“By opting for refurbished tech and trading in unused ones, or those at the end of their term, businesses can save money, redeem value, and help to reduce environmental impact. The sooner we get the message out, the sooner we can all reap the benefits.” 

Taranpreet adds resellers need to ensure that they are selecting manufacturers that invest in areas such as energy efficiency and the circular economy. “Therefore, offering products that not only reduce environmental impact but also provide long-term cost-savings to the end user,” she says. “This commitment can be a compelling value proposition for end users and business partners. In short, it’s a win-win for all parties.

“In addition, resellers should be providing guidance to customers on energy-efficient products, educating customers on the benefits of sustainable products and offering recycling programmes. This should also involve emphasising the importance of product longevity and maintenance, as seen with Epson’s extended warranty and parts replacement programme, which ensures a longer serviceable life for printers.”

Manufacturer response

As this shows, manufacturers are also playing their part in the circular economy. “Sustainability has been in Lexmark’s DNA for over 25 years and is now an integral part of our products and solutions,” says Arjan. 

“Our devices are built to last for seven plus years and can remain in use for a particularly long time thanks to their robustness. This saves money and benefits the environment, as fewer devices need to be remanufactured, recycled or disposed of. Our take-back programmes for print cartridges and print devices – LCCP and LECP – also make it easy for our partners and customers.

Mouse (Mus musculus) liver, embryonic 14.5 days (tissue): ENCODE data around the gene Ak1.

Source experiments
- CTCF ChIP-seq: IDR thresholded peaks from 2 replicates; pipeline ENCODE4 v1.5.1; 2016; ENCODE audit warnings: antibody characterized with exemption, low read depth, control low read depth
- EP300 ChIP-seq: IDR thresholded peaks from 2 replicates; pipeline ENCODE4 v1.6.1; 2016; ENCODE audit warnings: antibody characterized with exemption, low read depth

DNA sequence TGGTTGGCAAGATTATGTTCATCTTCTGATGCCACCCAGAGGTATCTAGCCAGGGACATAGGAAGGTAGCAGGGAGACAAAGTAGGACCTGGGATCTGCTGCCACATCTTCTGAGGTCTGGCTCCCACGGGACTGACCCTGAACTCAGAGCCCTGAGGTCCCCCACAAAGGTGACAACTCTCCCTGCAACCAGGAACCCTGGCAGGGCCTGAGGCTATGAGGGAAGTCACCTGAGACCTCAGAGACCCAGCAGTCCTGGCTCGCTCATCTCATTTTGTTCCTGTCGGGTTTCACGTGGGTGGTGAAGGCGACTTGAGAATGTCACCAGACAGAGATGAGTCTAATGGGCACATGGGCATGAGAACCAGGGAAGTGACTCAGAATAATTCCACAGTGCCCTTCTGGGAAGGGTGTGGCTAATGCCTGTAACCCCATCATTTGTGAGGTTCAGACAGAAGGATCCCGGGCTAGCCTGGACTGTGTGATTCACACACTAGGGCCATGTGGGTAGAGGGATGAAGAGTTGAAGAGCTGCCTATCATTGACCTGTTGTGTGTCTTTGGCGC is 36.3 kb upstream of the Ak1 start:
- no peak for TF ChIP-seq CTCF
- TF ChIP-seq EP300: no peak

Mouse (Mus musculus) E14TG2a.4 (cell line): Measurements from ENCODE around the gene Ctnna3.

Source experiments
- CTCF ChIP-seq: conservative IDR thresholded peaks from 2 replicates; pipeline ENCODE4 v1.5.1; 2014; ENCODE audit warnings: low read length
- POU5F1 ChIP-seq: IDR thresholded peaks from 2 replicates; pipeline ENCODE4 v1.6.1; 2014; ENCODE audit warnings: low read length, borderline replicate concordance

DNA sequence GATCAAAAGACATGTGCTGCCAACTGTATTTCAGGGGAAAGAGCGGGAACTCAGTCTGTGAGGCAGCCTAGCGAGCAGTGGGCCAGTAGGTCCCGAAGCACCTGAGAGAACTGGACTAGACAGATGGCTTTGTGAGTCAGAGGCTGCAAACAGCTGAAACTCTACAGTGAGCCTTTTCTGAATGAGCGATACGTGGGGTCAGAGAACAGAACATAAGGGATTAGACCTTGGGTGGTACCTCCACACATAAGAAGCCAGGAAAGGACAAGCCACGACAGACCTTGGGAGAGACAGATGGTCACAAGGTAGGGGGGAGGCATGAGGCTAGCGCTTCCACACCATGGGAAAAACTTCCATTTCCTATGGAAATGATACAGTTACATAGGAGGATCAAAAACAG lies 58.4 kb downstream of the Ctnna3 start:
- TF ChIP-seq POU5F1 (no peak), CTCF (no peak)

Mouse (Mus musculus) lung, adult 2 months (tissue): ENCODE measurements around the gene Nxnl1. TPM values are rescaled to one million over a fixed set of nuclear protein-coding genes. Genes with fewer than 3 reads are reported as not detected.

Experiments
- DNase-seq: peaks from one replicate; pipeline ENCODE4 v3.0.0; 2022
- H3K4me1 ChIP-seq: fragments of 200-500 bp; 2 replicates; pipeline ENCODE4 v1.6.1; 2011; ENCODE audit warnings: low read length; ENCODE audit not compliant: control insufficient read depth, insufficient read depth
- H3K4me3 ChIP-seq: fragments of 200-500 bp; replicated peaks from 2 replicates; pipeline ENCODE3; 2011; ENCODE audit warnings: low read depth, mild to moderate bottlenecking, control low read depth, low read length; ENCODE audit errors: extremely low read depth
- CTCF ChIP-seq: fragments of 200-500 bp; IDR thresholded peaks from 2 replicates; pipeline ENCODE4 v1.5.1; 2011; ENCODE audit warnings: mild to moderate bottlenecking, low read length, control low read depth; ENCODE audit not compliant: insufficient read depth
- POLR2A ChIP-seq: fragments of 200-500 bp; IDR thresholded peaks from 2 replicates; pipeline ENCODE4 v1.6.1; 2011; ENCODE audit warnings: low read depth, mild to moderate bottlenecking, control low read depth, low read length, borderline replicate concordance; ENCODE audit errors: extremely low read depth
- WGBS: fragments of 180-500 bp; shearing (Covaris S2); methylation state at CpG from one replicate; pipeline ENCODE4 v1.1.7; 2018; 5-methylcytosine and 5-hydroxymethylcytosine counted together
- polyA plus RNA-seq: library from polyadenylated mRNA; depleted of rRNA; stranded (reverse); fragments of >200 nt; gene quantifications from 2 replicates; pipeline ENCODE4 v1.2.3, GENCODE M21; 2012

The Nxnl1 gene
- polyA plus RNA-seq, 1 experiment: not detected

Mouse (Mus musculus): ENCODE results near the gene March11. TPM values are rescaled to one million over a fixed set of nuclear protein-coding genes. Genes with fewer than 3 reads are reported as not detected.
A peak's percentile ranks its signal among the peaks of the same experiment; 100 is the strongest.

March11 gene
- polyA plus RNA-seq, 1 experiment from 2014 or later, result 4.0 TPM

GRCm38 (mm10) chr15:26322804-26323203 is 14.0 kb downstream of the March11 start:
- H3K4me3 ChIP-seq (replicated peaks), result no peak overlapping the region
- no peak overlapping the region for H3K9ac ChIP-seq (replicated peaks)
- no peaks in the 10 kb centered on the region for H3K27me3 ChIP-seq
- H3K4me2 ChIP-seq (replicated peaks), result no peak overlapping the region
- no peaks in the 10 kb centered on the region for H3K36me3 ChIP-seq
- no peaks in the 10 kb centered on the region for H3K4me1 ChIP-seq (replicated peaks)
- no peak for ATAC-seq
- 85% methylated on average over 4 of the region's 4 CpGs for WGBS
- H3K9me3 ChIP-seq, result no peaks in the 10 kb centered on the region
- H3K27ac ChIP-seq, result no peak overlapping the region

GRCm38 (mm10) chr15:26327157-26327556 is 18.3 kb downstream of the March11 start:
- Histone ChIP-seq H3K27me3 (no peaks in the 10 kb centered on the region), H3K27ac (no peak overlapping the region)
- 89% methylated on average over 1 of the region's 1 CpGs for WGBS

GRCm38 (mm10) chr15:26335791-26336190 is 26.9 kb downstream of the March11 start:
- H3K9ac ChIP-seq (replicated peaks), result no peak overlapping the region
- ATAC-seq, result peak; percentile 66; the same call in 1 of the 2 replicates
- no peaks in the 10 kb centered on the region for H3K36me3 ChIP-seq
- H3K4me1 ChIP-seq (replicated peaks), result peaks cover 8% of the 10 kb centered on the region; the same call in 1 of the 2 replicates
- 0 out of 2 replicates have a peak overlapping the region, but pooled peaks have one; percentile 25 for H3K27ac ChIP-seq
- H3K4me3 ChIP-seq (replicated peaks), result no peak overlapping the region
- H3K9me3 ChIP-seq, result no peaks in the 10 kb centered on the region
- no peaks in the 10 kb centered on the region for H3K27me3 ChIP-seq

“Furthermore, they motivate the end user to take an active role in a successful circular economy model. This results in high remanufacturing rates, while our partners and customers are reducing their resource consumption, pollution and carbon footprint. Resellers should also point out to their customers the efficient use of Lexmark devices with energy and toner-saving mode, high-capacity toner cartridges, automatic duplex printing and page-saving MPS programmes contributing to saving resources and energy.”    

Taranpreet adds that manufacturers are increasingly building new products using the combination of new, repaired and spare parts that would have been disposed of otherwise, known as remanufacturing. “This is a vital step in extending product lifecycles, better utilising resources and reducing cost,” she says.

“In the print industry specifically, we’ve seen a growing trend among manufacturers to focus on recyclable products such as ink bottles and ink tanks and prioritising more modern inkjet alternatives. Epson, for example, is an advocate for heat-free inkjet technology, which significantly reduces energy consumption and CO2 emissions globally.”

Network as a Service

Giles says that many devices in the field are on a three or five-year cycle. “But that device at the end of that third or fifth year is probably still fit for purpose,” he says. “It’s how you get that more extra life out of that device.